Chapter 2: - Page 2 of 3

Crisostomo Ibarra

(English version of “Noli Me Tangere”)

Sir, replied Ibarra, deeply moved, the praise you bestow upon my father removes my doubts about the manner of his death, of which I, his son, am yet ignorant.

The eyes of the old soldier filled with tears and turning away hastily he withdrew.  The young man thus found himself alone in the center of the room.  His host having disappeared, he saw no one who might introduce him to the young ladies, many of whom were watching him with interest.  After a few moments of hesitation he started toward them in a simple and natural manner.

Allow me, he said, to overstep the rules of strict etiquette.  It has been seven years since I have been in my own country and upon returning to it I cannot suppress my admiration and refrain from paying my respects to its most precious ornaments, the ladies.

But as none of them ventured a reply, he found himself obliged to retire.  He then turned toward a group of men who, upon seeing him approach, arranged themselves in a semicircle.

Gentlemen, he addressed them, it is a custom in Germany, when a stranger finds himself at a function and there is no one to introduce him to those present, that he give his name and so introduce himself.  Allow me to adopt this usage here, not to introduce foreign customs when our own are so beautiful, but because I find myself driven to it by necessity.  I have already paid my respects to the skies and to the ladies of my native land; now I wish to greet its citizens, my fellow-countrymen.  Gentlemen, my name is Juan Crisostomo Ibarra y Magsalin.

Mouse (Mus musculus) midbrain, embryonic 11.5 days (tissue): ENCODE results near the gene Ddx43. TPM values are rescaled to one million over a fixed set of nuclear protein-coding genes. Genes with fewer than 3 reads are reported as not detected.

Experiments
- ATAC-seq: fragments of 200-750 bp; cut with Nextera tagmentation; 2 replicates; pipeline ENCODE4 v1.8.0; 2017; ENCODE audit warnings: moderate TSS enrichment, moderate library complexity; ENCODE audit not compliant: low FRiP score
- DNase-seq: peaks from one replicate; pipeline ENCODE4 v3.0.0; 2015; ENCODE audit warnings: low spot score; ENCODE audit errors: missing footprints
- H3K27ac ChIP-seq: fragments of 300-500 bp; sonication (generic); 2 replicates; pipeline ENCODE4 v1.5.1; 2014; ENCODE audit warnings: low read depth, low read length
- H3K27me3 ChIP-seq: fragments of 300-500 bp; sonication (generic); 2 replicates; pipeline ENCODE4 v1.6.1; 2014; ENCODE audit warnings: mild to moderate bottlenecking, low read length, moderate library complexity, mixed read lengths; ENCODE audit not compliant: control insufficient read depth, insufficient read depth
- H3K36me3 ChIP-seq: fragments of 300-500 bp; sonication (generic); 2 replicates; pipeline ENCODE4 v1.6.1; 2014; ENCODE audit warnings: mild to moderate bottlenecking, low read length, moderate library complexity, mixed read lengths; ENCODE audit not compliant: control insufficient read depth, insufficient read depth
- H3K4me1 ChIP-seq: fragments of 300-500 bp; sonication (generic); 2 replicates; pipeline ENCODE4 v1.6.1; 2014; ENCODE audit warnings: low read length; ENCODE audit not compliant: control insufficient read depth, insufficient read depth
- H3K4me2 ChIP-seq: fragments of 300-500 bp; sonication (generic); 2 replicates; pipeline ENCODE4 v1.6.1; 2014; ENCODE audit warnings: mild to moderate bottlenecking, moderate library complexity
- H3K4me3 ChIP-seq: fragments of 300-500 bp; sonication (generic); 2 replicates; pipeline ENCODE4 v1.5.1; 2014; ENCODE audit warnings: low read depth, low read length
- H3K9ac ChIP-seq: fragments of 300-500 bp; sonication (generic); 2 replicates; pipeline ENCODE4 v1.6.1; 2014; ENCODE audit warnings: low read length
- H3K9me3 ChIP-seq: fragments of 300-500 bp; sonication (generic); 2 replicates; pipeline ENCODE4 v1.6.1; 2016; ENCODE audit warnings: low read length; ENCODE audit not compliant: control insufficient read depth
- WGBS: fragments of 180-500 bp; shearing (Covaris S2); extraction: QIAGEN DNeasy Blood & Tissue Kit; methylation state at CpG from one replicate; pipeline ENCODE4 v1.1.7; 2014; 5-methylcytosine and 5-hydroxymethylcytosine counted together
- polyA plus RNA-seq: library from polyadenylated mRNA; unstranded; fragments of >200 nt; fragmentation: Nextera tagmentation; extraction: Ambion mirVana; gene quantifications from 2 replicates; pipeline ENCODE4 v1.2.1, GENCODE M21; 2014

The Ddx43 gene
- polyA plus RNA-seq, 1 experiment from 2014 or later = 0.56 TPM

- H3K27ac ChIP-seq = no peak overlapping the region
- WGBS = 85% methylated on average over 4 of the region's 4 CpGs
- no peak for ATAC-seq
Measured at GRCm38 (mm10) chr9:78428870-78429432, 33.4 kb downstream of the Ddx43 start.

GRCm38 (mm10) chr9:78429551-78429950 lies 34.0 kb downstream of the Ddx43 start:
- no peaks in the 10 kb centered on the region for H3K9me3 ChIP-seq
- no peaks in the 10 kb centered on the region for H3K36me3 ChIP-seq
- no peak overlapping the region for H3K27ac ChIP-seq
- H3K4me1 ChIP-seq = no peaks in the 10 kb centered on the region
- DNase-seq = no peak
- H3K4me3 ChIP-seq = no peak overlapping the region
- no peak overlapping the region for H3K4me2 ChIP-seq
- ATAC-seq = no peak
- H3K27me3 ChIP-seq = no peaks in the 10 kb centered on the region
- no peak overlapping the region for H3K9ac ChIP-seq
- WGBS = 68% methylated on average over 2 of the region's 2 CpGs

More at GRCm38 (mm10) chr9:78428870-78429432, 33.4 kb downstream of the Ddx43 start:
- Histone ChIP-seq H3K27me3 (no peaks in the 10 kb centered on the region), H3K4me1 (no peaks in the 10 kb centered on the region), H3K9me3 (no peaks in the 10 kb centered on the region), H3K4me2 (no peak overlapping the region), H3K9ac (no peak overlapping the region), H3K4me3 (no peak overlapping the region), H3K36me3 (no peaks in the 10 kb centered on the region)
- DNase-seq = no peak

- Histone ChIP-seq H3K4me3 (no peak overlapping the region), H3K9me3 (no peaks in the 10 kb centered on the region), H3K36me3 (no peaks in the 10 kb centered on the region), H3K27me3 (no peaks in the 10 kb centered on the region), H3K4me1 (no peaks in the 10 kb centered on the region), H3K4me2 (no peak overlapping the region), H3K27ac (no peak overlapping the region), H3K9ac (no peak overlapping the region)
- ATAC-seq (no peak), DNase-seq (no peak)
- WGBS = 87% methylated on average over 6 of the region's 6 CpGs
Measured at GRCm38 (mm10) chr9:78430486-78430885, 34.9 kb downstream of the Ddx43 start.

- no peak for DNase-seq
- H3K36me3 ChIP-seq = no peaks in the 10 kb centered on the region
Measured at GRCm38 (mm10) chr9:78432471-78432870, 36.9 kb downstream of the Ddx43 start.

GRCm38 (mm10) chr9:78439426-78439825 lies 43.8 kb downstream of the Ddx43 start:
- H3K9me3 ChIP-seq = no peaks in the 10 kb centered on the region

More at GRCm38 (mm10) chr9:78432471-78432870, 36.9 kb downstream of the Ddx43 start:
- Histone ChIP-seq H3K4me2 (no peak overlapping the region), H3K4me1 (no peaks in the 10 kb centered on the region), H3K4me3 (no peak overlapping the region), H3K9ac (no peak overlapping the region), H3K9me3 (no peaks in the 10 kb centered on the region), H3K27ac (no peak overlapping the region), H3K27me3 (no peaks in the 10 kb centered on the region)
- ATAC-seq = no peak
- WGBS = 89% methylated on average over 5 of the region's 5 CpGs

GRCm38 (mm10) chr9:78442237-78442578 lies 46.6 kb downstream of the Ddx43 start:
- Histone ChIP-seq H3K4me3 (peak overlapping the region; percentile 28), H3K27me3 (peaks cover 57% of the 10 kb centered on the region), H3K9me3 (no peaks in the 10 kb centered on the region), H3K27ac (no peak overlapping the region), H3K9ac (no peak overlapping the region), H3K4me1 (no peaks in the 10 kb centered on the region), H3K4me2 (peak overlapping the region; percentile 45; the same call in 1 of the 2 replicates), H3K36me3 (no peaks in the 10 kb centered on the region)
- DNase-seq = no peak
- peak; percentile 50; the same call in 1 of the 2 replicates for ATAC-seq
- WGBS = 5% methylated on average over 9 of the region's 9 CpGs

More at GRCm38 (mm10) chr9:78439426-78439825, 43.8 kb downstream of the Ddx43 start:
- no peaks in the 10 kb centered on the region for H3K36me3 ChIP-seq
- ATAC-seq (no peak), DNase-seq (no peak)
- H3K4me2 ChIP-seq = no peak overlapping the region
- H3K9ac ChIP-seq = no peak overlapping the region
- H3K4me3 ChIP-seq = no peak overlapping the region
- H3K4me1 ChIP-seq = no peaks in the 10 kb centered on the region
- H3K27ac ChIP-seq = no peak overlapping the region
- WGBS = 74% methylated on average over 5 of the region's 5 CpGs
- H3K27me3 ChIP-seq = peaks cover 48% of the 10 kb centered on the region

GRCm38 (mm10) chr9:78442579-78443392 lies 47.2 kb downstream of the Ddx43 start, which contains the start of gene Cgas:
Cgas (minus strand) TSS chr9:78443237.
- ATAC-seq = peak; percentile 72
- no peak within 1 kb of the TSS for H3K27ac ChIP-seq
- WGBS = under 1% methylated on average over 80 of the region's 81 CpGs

The others gave their names, more or less obscure, and unimportant here.

My name is A———, said one youth dryly, as he made a slight bow.

Then I have the honor of addressing the poet whose works have done so much to keep up my enthusiasm for my native land.  It is said that you do not write any more, but I could not learn the reason.

The reason? Because one does not seek inspiration in order to debase himself and lie.  One writer has been imprisoned for having put a very obvious truth into verse.  They may have called me a poet but they sha’n’t call me a fool.

And may I enquire what that truth was?

He said that the lion’s son is also a lion.  He came very near to being exiled for it, replied the strange youth, moving away from the group.

A man with a smiling face, dressed in the fashion of the natives of the country, with diamond studs in his shirt-bosom, came up at that moment almost running.  He went directly to Ibarra and grasped his hand, saying, Señor Ibarra, I’ve been eager to make your acquaintance.  Capitan Tiago is a friend of mine and I knew your respected father.  I am known as Capitan Tinong and live in Tondo, where you will always be welcome.  I hope that you will honor me with a visit.  Come and dine with us tomorrow.  He smiled and rubbed his hands.

Learn this Filipino word:

nagbuntót ng masamá